publication date: Jun. 7, 2019
Henry Lynch, pioneer of hereditary cancer detection, dies at 91
Henry T. Lynch, the father of hereditary cancer detection and prevention, died June 2. He was 91.
Lynch was the founder and director of the Creighton University Hereditary Cancer Center, which opened in 1984. Also that year, the term “Lynch syndrome” was coined to recognize his contributions in identifying the strain of hereditary nonpolyposis colon cancer.
On the website of his center, Lynch posted what he described “a little history of myself,” which he wrote in the third person:
I would like to welcome you to the Hereditary Cancer Center’s Web site and share with you a little history of myself, so you can get to know me and some of my past experiences in cancer research.
In 1944, at only 16 years of age, Henry T. Lynch joined the United States Navy. He proceeded to serve in the European theater, the South Pacific battles and the Philippine liberation.
Two years later, after receiving his honorable discharge he began studies toward a baccalaureate degree. He graduated from the University of Oklahoma in 1951. Thereafter, in 1952, at age 24, he obtained his master’s degree in psychology from Denver University. He earned his medical degree at the University of Texas Medical Branch in Galveston in 1960, after completing all the coursework toward a PhD in human genetics at Austin.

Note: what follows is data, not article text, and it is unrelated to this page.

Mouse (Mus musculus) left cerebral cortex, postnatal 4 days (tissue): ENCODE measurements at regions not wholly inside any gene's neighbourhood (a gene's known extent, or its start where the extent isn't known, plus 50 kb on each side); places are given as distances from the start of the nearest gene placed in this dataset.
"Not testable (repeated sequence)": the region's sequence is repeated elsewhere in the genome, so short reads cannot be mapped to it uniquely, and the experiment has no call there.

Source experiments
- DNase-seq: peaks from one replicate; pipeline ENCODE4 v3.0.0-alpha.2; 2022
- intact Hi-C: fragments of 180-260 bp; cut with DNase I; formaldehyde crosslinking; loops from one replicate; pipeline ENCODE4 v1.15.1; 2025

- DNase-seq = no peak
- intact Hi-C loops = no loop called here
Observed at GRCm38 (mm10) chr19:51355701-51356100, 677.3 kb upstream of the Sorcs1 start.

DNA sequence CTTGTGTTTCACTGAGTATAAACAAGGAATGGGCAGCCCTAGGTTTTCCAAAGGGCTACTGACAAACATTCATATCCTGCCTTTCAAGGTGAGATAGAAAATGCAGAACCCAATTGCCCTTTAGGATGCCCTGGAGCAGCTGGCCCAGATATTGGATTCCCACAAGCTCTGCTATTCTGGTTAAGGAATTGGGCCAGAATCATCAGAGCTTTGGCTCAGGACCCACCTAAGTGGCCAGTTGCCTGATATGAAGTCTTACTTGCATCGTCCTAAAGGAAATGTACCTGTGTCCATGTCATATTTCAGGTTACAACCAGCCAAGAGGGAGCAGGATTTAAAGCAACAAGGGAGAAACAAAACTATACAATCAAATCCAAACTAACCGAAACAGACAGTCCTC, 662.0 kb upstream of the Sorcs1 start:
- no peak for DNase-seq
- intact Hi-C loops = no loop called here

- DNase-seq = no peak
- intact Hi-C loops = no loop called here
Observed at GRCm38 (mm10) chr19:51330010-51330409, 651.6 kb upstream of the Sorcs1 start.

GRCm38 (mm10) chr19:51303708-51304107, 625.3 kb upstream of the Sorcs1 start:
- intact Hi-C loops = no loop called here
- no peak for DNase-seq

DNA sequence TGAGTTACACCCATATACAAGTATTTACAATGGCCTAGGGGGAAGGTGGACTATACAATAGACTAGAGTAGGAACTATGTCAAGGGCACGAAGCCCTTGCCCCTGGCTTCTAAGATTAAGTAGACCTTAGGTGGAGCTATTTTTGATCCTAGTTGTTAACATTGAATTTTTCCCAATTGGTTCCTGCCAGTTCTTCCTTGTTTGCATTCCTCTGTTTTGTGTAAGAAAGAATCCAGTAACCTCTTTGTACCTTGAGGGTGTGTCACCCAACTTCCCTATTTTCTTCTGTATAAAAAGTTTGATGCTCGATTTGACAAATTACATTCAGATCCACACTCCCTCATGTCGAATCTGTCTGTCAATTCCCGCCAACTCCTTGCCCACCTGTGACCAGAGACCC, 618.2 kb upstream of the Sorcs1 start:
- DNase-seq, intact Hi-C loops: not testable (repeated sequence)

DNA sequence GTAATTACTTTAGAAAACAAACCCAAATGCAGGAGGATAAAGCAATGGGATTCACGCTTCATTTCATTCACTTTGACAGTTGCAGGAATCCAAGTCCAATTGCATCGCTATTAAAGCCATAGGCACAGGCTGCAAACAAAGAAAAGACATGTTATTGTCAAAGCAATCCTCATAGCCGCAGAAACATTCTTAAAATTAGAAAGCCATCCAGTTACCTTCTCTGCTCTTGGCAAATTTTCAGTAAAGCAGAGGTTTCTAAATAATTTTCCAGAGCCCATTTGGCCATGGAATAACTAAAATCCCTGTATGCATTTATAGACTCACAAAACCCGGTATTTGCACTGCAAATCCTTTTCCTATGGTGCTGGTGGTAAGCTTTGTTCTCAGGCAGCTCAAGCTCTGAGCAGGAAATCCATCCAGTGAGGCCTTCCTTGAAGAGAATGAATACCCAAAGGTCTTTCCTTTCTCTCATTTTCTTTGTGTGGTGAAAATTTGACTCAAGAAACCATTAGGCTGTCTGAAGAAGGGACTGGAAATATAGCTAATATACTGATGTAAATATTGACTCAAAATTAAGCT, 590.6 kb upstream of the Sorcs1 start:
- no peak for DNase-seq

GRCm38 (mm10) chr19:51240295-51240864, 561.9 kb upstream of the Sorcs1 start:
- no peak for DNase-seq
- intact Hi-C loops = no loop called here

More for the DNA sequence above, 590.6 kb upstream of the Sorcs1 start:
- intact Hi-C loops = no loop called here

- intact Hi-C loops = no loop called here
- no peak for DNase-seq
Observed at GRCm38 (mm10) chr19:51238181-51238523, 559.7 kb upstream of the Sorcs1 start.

As an internal medicine resident at the University of Nebraska College of Medicine, Dr. Lynch met patients who had many family members who were affected by or who had died of the same type of cancer they themselves had been diagnosed with. Because of his strong background … Continue reading Henry Lynch,pioneer of hereditary cancer detection, dies at 91
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